After spending around an hour in the oven it seemed that everything was at a warm enough temperature that the plastic had melted and the composite has formed. I took the pole out of the over and let it cool down before unwrapping it. You can see in the above picture that the interrior finish is pretty decent, and much better than the previous attempts.

While the interrior finish was nicer, it was also much more difficult to remove from the mold. Instead of the composite sliding smoothly off of the pole, it took amost 2 hours of hammering and twisting to get it off, even thought the pole was ground smooth and had been waxed. It required enough force that I ended up with blisters at the end of the process. It makes a big difference when the interrior is composite as opposed to still being fibers.

The next step is to epoxy the outside of the pole to wet any of the fibers that have not been captured in the plastic. All of those white fibers are exposed fiberglass that we don't really want around.

You can see that after a single layer of epoxy the fiberglass is nicely whetted and the pole becomes nice and glossy.

Once it has dried a little the finish is quite nice.

Connecting Power

This ended up being surprisingly difficult. My original plan was to use AA batteries in the shaft of the pole that I had constructed. While the inner diameter was slightly bigger than a AA battery, it was very difficult to get an electrical connection bewteen multiple batteries and also fit all that additional material down the pole. A lot of this had to do with the fact that while the inner surface of the pole wasn't quite smoothly finished and fibers would get caught on whatever you tried to put down there.

This is an initial prototype where I tried just using a wrap of duct tape to secure batteries against each other, with some aluminum foil between the contacts to aid in maintaining the connection. While it worked OK, when trying to shove this down the interrior of the pole the wires would pull out and electrical connection would be lost. Each AA battery is 1.5 V so I would be supplying my circuit with 4.5 V.

To give myself more room to work with I decided to switch to AAA batteries. While they contain less charge, they are also 1.5 V and 3 would still give me the voltage that I needed. For more perminant connectons I superglued battery clips to the AAA batteries and used a little bit of foil to ensure there was a good connection between the leads and the batteries. I then used wire to connect the three batteries in series, and connected this to my circuit in line with a switch so I could turn the battery power on and off.

This was able to successfully drive the circuit and fit down the shaft of the pole!

Attaching the Screen

In a final version I would want to cast the screen into the top, but for this prototype I simply used hot glue to attach the screen in the proper orientation.

I also superglued the top into place on one of the pole halfs.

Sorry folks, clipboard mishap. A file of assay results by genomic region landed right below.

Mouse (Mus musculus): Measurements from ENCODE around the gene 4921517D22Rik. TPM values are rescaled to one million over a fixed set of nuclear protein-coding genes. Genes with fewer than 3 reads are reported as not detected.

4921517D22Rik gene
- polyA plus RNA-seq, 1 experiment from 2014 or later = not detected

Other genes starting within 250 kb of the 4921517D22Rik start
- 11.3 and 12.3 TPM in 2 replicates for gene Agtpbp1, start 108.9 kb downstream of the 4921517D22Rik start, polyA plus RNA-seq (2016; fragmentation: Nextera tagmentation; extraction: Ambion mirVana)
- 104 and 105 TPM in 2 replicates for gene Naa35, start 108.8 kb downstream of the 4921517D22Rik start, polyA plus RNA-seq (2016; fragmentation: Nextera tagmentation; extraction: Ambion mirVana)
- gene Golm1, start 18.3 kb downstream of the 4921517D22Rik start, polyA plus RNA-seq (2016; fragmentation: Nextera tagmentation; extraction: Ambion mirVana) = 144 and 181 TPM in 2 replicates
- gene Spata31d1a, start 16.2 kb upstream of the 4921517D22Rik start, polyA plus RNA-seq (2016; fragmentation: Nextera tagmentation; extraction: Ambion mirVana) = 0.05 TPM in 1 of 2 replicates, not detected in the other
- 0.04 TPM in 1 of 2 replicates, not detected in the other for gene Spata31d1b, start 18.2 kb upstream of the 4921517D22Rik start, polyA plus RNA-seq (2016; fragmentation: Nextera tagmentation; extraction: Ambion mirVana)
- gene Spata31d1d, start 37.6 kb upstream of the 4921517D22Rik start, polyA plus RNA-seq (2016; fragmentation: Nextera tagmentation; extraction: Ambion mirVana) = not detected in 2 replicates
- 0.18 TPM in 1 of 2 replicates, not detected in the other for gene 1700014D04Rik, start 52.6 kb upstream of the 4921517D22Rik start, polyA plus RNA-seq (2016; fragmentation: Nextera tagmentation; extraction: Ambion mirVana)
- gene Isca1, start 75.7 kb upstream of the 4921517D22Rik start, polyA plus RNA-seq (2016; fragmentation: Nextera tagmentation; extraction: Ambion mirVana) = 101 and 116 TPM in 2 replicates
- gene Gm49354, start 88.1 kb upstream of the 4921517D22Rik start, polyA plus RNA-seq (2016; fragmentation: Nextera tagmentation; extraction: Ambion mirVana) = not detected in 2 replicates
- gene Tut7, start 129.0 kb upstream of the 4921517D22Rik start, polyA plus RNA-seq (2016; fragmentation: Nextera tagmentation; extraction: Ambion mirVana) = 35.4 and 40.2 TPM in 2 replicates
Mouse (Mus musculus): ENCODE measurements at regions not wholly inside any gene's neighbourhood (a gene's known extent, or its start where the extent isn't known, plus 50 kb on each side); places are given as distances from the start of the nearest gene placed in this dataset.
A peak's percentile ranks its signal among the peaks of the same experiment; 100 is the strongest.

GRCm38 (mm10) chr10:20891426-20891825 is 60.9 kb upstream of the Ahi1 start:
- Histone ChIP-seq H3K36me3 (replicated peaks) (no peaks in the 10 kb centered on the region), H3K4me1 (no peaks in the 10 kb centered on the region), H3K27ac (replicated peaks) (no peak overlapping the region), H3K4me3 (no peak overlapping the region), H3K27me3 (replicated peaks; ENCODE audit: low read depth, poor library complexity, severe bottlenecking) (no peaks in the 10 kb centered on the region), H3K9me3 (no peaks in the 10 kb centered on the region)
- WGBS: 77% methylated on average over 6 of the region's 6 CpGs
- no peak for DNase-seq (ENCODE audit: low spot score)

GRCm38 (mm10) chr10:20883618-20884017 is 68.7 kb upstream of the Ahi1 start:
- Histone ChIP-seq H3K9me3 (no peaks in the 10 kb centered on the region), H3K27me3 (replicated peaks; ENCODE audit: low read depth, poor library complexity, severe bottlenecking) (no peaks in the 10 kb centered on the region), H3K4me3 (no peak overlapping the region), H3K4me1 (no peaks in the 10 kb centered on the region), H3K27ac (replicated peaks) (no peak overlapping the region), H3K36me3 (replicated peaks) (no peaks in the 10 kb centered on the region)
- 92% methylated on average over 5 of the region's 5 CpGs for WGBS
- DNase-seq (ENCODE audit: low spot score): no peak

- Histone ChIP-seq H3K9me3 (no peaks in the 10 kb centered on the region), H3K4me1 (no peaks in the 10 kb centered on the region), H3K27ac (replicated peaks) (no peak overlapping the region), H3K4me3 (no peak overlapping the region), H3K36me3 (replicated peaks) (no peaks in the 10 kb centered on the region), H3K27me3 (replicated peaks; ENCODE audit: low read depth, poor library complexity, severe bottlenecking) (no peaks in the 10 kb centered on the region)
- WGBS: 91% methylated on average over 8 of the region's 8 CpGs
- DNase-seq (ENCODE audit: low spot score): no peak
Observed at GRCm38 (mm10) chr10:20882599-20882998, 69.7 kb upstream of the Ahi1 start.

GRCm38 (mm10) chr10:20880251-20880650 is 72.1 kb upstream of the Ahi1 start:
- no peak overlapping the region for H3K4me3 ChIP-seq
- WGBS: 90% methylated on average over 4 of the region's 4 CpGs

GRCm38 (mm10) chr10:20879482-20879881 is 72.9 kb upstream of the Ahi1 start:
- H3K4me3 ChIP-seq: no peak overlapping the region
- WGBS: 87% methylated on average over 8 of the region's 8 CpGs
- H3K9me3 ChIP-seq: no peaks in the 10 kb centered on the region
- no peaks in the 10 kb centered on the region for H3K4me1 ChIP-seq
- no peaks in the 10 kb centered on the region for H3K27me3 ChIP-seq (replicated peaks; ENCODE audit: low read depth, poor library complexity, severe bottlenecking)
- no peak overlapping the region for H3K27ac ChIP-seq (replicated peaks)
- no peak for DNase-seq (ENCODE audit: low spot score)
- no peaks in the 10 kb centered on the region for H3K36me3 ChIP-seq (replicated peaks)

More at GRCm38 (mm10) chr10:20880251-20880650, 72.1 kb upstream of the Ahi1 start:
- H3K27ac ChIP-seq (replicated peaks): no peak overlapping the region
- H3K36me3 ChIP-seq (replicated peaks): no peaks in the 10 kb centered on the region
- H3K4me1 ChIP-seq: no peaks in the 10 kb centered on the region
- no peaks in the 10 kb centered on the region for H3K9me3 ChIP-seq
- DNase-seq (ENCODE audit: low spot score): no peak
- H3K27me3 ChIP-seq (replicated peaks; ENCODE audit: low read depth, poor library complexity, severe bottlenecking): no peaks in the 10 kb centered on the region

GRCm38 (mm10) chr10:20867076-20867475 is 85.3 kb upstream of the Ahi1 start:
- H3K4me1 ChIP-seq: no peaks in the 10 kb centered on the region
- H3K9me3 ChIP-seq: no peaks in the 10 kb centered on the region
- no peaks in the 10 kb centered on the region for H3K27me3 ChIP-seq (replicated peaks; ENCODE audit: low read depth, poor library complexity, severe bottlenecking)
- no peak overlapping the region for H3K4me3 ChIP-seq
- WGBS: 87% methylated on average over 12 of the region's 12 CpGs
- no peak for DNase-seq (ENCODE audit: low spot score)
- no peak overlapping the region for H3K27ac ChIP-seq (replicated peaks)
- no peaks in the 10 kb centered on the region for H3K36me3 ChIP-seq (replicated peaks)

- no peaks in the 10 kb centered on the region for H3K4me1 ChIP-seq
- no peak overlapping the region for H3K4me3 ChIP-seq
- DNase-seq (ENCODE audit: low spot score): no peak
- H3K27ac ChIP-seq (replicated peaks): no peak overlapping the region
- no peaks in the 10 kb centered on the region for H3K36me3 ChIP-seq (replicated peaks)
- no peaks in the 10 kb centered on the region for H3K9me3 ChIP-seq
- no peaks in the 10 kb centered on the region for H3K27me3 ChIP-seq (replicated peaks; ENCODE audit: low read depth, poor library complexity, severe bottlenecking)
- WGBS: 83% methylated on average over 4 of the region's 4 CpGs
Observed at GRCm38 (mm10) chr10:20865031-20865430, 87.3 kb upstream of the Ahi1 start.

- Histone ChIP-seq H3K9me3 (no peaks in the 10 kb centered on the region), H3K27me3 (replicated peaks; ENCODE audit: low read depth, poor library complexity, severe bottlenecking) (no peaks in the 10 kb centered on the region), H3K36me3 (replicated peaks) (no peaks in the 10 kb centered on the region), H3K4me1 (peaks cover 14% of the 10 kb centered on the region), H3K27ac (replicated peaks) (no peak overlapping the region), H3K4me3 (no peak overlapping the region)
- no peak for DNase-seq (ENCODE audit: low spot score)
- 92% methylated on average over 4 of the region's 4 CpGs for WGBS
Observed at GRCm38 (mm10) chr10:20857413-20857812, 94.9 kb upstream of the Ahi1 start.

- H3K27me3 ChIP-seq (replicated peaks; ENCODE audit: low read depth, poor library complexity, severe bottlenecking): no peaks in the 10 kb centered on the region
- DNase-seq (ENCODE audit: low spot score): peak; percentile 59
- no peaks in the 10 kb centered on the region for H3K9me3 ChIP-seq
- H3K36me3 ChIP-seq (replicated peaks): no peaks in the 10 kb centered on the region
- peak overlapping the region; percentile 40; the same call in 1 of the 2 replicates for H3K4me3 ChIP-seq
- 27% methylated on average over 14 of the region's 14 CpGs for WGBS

Writing the Code

I was able to build on the code from my previous experimenting with the GPS unit (where I used it as an input device on an 11 hour drive and wrote an application to track my path) into a final version that would work for the application of the pole. For the prototype I am passing GPS information from another processor through the RF module. This information is then being used to indicate which direction north is.

Getting the GPS information and transmitting it to the pole was all the same, the more difficult aspect was outputting a directional indicator on the OLED screen. I decided to accomplish this by taking a generic triangle with defined corners and rotating it around a central point. If I started with the generic triangle pointing north, then a counter-clockwise rotation by x degrees would then point the arrow towards north if I was walking at bearing of x degrees.

You can use a simple Rotation Matrix calculation to perform the rotation

// Generic Arrow Datastructure // centered around origin float genericArrow[3][2] = { { 15.0, 0.0}, {-15.0, 7.0}, {-15.0, -7.0} }; // translate heading into radians heading = GPSbuffer[3]*180.0/3.1459; // rotate point x1, y1 rotatedArrow[0][0] = genericArrow[0][0] * cos(heading) - genericArrow[0][1] * sin(heading); rotatedArrow[0][1] = genericArrow[0][0] * sin(heading) + genericArrow[0][1] * cos(heading); // center in screen rotatedArrow[0][0] += 64; rotatedArrow[0][1] += 16; // rotate point x2, y2 rotatedArrow[1][0] = genericArrow[1][0] * cos(heading) - genericArrow[1][1] * sin(heading); rotatedArrow[1][1] = genericArrow[1][0] * sin(heading) + genericArrow[1][1] * cos(heading); // center in screen rotatedArrow[1][0] += 64; rotatedArrow[1][1] += 16; // rotate point x3, y3 rotatedArrow[2][0] = genericArrow[2][0] * cos(heading) - genericArrow[2][1] * sin(heading); rotatedArrow[2][1] = genericArrow[2][0] * sin(heading) + genericArrow[2][1] * cos(heading); // center in screen rotatedArrow[2][0] += 64; rotatedArrow[2][1] += 16; // output the rotated triangle display.clearDisplay(); display.fillTriangle((byte) rotatedArrow[0][0], (byte) rotatedArrow[0][1], (byte) rotatedArrow[1][0], (byte) rotatedArrow[1][1], (byte) rotatedArrow[2][0], (byte) rotatedArrow[2][1], WHITE ); display.display();

This code works fairly well. The arrow gets a little distorted as it travels around in a circle because the vertical spacing of pixels and horizontal spacing of pixels is not identical on this OLED screen. You can see it seem to stretch as it points horizontially and shrink as it points vertically.

This is simulating a complete rotation in software.

Final Assembly

I did have to fix a trace that lifted up from one of the pins.

Everything fit together fairly well.

And could be closed. Now all together!

Pole Cap STL files (bottom, top)
Pole Handle STL files (left, right)
Eagle (board, schematic)
Code (GPS xmit, Screen Pole)
Non-standard components: GPS Chip (~$30) and OLED Screen (~20$)